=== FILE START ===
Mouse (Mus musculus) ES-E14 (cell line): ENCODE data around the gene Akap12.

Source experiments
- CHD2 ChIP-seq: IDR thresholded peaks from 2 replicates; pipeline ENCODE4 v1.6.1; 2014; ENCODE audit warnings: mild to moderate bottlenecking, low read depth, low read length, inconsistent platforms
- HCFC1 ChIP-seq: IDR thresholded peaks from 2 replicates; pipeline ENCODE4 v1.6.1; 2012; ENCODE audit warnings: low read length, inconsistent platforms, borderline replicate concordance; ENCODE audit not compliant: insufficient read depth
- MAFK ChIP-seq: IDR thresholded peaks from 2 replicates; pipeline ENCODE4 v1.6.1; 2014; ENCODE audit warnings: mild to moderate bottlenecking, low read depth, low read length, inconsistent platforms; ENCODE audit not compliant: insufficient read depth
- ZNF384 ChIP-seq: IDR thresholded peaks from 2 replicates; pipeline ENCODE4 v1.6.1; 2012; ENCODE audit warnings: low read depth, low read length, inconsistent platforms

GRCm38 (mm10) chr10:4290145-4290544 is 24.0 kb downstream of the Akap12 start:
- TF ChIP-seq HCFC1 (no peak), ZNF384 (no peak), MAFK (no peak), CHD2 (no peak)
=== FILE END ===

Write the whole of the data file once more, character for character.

Mouse (Mus musculus) ES-E14 (cell line): ENCODE data around the gene Akap12.

Source experiments
- CHD2 ChIP-seq: IDR thresholded peaks from 2 replicates; pipeline ENCODE4 v1.6.1; 2014; ENCODE audit warnings: mild to moderate bottlenecking, low read depth, low read length, inconsistent platforms
- HCFC1 ChIP-seq: IDR thresholded peaks from 2 replicates; pipeline ENCODE4 v1.6.1; 2012; ENCODE audit warnings: low read length, inconsistent platforms, borderline replicate concordance; ENCODE audit not compliant: insufficient read depth
- MAFK ChIP-seq: IDR thresholded peaks from 2 replicates; pipeline ENCODE4 v1.6.1; 2014; ENCODE audit warnings: mild to moderate bottlenecking, low read depth, low read length, inconsistent platforms; ENCODE audit not compliant: insufficient read depth
- ZNF384 ChIP-seq: IDR thresholded peaks from 2 replicates; pipeline ENCODE4 v1.6.1; 2012; ENCODE audit warnings: low read depth, low read length, inconsistent platforms

GRCm38 (mm10) chr10:4290145-4290544 is 24.0 kb downstream of the Akap12 start:
- TF ChIP-seq HCFC1 (no peak), ZNF384 (no peak), MAFK (no peak), CHD2 (no peak)